Using CRISPR, researchers developed a way to suppress insects, including those that ravage crops and transmit deadly diseases. The technology alters genes for sex determination and fertility. When eggs are introduced, only sterile males emerge, resulting in a low-cost method of controlling pests.
UC San Diego scientists have been granted $2 million to develop new methods for manufacturing products based on algae. Biologist Stephen Mayfield will lead efforts to develop novel platforms to produce biologically based monomers that will be used to manufacture renewable and biodegradable products.
The Trestles supercomputer, which was acquired more than three years ago by the Arkansas High Performance Computing Center (AHPCC) at the University of Arkansas after entering service at the San Diego Supercomputer Center in 2011, is still going strong.
The first in-depth look at the genome of a jellyfish reveals the origins of a successful survival strategy. Results indicate early jellyfish recycled existing genes to morph from polyp to medusa and suggest animals can radiate into new niches and forms fairly easily.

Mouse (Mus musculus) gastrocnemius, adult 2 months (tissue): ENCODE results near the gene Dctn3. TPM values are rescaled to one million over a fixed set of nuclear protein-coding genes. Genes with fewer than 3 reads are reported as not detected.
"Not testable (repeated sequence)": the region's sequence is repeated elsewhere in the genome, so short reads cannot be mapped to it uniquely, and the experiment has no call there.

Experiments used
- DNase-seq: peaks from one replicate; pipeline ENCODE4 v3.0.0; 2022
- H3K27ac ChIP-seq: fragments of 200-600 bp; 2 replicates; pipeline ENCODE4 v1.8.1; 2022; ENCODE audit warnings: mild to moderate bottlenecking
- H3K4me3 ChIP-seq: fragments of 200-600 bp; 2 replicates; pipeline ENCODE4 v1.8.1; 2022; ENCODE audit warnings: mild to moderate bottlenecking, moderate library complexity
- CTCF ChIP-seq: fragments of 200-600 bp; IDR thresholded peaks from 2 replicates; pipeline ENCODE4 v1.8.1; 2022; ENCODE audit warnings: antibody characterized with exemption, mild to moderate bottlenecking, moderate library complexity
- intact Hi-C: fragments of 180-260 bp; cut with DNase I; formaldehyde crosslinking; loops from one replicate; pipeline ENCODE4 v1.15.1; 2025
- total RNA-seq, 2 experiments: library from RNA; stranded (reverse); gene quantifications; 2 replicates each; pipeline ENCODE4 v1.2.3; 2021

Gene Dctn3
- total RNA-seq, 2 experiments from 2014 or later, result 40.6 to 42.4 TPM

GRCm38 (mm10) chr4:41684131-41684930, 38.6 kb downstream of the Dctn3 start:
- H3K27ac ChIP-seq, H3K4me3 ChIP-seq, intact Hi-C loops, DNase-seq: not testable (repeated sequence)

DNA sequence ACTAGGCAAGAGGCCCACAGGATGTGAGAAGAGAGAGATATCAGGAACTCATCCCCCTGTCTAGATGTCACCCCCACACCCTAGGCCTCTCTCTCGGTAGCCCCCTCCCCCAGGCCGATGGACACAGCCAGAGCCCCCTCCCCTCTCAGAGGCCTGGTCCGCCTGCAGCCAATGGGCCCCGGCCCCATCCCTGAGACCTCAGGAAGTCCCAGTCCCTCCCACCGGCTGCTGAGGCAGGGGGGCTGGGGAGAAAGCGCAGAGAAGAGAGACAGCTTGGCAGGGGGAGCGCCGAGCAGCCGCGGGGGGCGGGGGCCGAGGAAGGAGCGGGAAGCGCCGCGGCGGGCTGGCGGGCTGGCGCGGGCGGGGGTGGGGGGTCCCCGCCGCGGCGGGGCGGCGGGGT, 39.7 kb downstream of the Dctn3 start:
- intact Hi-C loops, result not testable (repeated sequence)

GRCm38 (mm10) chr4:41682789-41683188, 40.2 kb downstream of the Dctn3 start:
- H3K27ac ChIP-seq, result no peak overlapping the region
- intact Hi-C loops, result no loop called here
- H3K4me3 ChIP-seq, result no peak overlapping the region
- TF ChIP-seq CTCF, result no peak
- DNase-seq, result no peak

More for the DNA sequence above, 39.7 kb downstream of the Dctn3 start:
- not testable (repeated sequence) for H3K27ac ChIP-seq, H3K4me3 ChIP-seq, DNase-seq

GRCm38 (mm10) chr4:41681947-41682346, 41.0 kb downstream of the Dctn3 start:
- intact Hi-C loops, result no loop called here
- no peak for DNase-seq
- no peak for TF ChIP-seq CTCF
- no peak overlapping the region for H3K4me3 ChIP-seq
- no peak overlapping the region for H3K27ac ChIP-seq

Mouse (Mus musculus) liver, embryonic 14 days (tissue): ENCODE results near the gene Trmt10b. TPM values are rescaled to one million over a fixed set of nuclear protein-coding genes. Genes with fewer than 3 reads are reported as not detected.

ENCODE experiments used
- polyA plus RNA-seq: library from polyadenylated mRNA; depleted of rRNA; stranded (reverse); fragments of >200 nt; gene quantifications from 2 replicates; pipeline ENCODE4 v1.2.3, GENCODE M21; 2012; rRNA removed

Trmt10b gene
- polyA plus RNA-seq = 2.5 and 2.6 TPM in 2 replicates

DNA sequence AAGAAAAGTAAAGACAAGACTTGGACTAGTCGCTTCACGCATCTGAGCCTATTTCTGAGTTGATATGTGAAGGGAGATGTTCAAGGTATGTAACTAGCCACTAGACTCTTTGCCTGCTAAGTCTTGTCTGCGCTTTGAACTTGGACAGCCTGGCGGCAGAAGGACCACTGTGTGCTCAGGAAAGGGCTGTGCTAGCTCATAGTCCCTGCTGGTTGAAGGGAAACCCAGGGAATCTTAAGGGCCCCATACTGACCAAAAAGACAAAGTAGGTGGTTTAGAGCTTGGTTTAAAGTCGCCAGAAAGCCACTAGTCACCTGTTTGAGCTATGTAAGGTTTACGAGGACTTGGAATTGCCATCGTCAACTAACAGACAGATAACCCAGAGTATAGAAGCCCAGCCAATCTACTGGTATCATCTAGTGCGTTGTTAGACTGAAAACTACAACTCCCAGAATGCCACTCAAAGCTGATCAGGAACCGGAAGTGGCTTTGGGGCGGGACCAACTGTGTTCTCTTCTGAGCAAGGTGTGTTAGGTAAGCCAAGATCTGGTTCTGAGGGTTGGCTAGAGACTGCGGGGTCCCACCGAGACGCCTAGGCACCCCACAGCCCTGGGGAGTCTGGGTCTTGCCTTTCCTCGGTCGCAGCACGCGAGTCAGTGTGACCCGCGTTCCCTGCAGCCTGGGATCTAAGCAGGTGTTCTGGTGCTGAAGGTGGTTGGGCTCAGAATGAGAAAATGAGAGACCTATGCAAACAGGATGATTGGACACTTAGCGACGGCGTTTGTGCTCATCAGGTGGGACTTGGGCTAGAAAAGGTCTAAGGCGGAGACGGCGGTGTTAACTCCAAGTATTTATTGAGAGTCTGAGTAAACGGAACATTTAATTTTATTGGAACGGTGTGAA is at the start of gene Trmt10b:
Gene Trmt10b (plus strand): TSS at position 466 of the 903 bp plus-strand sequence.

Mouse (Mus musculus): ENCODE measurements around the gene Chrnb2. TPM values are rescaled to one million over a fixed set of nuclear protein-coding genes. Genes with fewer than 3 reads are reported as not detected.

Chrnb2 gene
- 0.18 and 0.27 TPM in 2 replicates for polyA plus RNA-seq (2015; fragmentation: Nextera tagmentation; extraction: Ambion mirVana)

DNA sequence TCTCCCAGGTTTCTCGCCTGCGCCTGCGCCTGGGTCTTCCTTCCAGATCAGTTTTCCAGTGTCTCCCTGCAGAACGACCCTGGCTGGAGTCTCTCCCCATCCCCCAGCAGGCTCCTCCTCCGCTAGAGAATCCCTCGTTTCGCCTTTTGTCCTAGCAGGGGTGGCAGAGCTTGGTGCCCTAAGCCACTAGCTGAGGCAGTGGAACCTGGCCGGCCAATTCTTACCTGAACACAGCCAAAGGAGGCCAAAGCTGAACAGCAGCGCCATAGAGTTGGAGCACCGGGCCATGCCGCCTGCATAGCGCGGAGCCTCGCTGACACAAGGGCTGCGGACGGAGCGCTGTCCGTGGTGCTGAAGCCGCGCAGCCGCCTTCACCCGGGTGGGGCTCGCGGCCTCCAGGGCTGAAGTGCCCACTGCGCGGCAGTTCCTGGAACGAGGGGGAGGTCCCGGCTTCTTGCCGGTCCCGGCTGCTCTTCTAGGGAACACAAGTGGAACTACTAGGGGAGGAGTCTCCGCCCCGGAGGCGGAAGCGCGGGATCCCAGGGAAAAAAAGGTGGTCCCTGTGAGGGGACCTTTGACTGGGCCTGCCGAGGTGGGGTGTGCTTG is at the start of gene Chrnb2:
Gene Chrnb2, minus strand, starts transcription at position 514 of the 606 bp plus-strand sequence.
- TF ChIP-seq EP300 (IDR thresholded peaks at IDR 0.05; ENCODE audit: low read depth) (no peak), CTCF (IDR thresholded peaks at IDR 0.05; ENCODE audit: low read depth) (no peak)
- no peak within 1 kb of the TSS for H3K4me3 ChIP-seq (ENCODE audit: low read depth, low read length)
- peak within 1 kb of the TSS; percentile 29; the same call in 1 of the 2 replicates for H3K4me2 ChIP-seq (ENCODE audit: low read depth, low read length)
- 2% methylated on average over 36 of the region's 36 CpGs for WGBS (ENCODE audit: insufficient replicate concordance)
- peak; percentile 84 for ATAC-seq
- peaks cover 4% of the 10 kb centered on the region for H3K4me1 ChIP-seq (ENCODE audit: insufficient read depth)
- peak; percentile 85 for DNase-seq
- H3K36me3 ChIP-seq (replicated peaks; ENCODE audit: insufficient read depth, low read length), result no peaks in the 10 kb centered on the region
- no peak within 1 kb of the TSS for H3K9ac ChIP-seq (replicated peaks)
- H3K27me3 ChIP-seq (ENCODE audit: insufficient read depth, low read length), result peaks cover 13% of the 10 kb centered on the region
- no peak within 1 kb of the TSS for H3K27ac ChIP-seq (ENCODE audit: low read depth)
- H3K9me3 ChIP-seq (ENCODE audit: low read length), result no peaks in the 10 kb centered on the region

Forty-five faculty members at the University of California San Diego are among the world’s most influential researchers in their fields, according to Clarivate Analytics' list of 2018 "Highly Cited Researchers."
A new study by researchers from several universities including UC San Diego, published earlier this month in ACS Central Science, suggests a novel approach to fighting the sometimes deadly influenza virus.
On October 29, 2018, the Cardiovascular Institute at UC San Diego Health performed its 50th heart transplant of the year. The patient, 52-year-old Nate Jackson, will spend Thanksgiving with family, friends and a new heart.
The San Diego Supercomputer Center (SDSC) at the University of California San Diego has received two key HPCwire annual awards for 2018, recognizing the use of its Comet supercomputer in assisting scientists in finding the first evidence of a source of high-energy cosmic neutrinos, and for Comet’s…
Biologists at UC San Diego have discovered a new way of re-sensitizing drug-resistant human tumor cells to the potency of DNA-damaging agents, the most widely used group of cancer drugs. In a new study, they describe how a human gene known as Schlafen 11 controls the sensitivity of tumor cells to DDAs.…
Scientists have known that bacteria produce small spherical versions of themselves. Lacking basic materials to reproduce or function like normal cells, the natural role of minicells—which protrude like budding balloons off the ends of bacteria—has remained a mystery. Now, researchers at UC San Diego…